And at least a portion of protestors, it should be said, are aware of this problem. After being summoned by a “Mic Check” circle at Zuccotti on Friday afternoon in which people interested in security issues at the site were asked to attend a discussion a few blocks away at Trinity Church, a group of twenty people gathered in a small circle of metal chairs in a quiet space just to the left of the entrance to the church. In addition to other “security” issues (and a desire to change the name of the group from “security” to something in the vocabulary with less state-sponsored reverberations), one member of the group addressed how the twenty people gathered to discuss the issue were “demographically problematic,” that 75% of those gathered were men and only one person of color was present among the twenty.” Another member took exception at assigning race to others based on visual representation, but added that the general sense of the comment on racial representation was no doubt true. The processes that might be engaged to address this problem, however, will still need to prove — as they have historically not proven in so many previous social movements in which the problem has been deeply embedded — that they will be able to provide enduring solutions to “the race question” in global Northern social movements. This, in itself, would be a significant victory for this movement.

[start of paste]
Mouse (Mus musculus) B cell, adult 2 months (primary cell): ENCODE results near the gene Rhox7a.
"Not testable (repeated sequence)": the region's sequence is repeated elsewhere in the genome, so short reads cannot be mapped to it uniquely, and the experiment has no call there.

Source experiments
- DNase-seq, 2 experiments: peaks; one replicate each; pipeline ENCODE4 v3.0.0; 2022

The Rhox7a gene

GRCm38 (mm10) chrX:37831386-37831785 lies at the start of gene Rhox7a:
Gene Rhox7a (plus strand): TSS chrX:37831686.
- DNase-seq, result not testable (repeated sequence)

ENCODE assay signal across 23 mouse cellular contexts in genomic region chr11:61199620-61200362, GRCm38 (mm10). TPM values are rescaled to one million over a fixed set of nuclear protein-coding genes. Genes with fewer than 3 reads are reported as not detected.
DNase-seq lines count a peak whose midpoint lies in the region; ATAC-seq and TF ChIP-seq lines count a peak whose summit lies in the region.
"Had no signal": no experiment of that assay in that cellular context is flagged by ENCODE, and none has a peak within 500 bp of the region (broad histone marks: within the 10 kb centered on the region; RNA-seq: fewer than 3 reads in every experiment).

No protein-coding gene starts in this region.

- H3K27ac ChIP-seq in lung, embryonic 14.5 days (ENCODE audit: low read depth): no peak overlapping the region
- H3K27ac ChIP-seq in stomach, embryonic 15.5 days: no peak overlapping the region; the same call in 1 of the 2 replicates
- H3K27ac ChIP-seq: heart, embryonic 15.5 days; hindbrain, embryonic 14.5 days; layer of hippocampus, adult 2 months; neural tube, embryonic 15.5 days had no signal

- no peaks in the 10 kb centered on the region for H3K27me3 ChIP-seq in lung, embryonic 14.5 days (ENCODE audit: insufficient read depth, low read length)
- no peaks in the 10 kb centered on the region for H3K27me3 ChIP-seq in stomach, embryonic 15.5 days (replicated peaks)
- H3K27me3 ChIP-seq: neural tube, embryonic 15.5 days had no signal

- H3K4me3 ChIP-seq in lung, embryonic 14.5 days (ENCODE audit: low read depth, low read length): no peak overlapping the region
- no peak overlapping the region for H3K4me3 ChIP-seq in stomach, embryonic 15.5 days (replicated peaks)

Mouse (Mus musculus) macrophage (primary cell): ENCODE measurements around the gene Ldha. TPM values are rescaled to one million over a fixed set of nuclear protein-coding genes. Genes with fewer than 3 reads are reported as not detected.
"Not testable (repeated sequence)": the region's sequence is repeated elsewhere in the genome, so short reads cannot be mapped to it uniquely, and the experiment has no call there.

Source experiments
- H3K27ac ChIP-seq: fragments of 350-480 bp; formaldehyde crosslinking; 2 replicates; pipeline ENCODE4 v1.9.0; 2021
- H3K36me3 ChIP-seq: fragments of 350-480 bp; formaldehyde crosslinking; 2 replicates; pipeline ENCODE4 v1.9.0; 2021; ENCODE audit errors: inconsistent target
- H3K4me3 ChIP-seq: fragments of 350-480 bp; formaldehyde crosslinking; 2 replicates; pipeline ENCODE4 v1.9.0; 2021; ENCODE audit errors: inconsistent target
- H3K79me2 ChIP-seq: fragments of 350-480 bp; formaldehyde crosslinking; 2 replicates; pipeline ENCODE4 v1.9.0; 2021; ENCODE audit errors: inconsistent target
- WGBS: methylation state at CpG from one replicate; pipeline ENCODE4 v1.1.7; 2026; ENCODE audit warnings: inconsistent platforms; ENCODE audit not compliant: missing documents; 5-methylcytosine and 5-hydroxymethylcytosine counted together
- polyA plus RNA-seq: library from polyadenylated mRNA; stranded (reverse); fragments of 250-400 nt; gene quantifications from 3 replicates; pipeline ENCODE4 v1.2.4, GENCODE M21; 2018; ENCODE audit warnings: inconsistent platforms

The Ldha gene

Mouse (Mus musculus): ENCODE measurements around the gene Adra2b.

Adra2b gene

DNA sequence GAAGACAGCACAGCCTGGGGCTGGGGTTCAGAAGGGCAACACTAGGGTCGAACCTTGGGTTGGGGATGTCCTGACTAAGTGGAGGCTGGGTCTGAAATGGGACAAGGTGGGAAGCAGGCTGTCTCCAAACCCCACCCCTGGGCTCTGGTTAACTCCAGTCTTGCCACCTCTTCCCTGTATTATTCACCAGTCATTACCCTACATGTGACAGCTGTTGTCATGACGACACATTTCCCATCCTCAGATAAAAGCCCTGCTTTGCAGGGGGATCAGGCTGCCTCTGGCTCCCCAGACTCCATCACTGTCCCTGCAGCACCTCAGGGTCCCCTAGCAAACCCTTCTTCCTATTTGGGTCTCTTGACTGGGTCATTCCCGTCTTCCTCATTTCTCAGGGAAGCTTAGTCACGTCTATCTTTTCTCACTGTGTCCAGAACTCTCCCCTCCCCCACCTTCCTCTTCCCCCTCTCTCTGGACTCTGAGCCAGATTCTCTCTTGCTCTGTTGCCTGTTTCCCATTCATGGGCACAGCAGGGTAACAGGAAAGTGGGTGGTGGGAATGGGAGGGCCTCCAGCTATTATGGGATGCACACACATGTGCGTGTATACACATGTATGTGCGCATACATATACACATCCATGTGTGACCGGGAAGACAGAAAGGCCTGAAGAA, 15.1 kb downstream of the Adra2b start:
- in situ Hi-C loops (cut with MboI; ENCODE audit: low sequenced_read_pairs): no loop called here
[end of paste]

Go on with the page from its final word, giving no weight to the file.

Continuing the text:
If “Women, People of Color, Queers” (as the photo that accompanies this piece proclaims) are to “Grab the Wheel,” the featured keynote dignitaries (Naomi Klein, Barbara Ehrenrecih — who didn’t show up at her scheduled time slot on Friday — Anti-Flag, & others) will need to much more regularly represent a more inclusive 99%. More importantly, those who carry historical power (esp. white males) within the 99% will need to quell their urges to shout “Mic Check” and allow space and voice for another sector of the disempowered 99% to grab the mic. It’s not what I’ve seen so far in my many hours at Zuccotti Park. But as one member of the security discussion said at one point in the conversation, “I don’t want to stop behaviors, I want to allow behaviors to evolve. Everyone can find inclusion in this group.”